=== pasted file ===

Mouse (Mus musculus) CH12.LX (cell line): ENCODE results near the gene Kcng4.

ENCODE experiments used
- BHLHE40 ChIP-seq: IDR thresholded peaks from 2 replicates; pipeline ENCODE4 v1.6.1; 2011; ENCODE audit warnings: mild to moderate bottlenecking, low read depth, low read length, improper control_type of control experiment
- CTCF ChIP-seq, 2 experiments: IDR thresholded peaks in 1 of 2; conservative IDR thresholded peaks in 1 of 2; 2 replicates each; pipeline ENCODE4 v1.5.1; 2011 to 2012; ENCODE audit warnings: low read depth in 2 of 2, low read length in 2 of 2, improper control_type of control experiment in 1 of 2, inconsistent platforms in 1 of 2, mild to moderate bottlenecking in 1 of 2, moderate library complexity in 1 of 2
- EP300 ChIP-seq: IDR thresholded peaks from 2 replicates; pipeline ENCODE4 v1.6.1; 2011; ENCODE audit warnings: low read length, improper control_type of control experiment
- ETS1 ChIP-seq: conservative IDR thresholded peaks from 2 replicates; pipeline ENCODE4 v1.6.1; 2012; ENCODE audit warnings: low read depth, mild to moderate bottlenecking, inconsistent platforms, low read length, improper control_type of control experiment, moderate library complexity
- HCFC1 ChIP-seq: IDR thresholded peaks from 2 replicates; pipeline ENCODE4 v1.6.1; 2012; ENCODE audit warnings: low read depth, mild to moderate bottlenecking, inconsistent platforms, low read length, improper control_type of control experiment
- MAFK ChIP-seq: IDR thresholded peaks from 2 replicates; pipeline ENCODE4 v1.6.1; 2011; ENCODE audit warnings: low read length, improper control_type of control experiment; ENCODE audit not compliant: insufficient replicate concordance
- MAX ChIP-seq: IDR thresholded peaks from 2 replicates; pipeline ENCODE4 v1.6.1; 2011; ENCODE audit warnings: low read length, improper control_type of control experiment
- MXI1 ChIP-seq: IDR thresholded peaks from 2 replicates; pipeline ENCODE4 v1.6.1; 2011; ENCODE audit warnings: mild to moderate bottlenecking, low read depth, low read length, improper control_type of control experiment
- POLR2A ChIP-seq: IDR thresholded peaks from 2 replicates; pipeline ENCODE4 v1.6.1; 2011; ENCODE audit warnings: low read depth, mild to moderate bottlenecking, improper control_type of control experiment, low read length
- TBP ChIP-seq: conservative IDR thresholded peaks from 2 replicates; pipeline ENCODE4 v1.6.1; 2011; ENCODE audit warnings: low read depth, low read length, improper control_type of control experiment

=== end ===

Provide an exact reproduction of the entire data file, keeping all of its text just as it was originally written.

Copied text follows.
Mouse (Mus musculus) CH12.LX (cell line): ENCODE results near the gene Kcng4.

ENCODE experiments used
- BHLHE40 ChIP-seq: IDR thresholded peaks from 2 replicates; pipeline ENCODE4 v1.6.1; 2011; ENCODE audit warnings: mild to moderate bottlenecking, low read depth, low read length, improper control_type of control experiment
- CTCF ChIP-seq, 2 experiments: IDR thresholded peaks in 1 of 2; conservative IDR thresholded peaks in 1 of 2; 2 replicates each; pipeline ENCODE4 v1.5.1; 2011 to 2012; ENCODE audit warnings: low read depth in 2 of 2, low read length in 2 of 2, improper control_type of control experiment in 1 of 2, inconsistent platforms in 1 of 2, mild to moderate bottlenecking in 1 of 2, moderate library complexity in 1 of 2
- EP300 ChIP-seq: IDR thresholded peaks from 2 replicates; pipeline ENCODE4 v1.6.1; 2011; ENCODE audit warnings: low read length, improper control_type of control experiment
- ETS1 ChIP-seq: conservative IDR thresholded peaks from 2 replicates; pipeline ENCODE4 v1.6.1; 2012; ENCODE audit warnings: low read depth, mild to moderate bottlenecking, inconsistent platforms, low read length, improper control_type of control experiment, moderate library complexity
- HCFC1 ChIP-seq: IDR thresholded peaks from 2 replicates; pipeline ENCODE4 v1.6.1; 2012; ENCODE audit warnings: low read depth, mild to moderate bottlenecking, inconsistent platforms, low read length, improper control_type of control experiment
- MAFK ChIP-seq: IDR thresholded peaks from 2 replicates; pipeline ENCODE4 v1.6.1; 2011; ENCODE audit warnings: low read length, improper control_type of control experiment; ENCODE audit not compliant: insufficient replicate concordance
- MAX ChIP-seq: IDR thresholded peaks from 2 replicates; pipeline ENCODE4 v1.6.1; 2011; ENCODE audit warnings: low read length, improper control_type of control experiment
- MXI1 ChIP-seq: IDR thresholded peaks from 2 replicates; pipeline ENCODE4 v1.6.1; 2011; ENCODE audit warnings: mild to moderate bottlenecking, low read depth, low read length, improper control_type of control experiment
- POLR2A ChIP-seq: IDR thresholded peaks from 2 replicates; pipeline ENCODE4 v1.6.1; 2011; ENCODE audit warnings: low read depth, mild to moderate bottlenecking, improper control_type of control experiment, low read length
- TBP ChIP-seq: conservative IDR thresholded peaks from 2 replicates; pipeline ENCODE4 v1.6.1; 2011; ENCODE audit warnings: low read depth, low read length, improper control_type of control experiment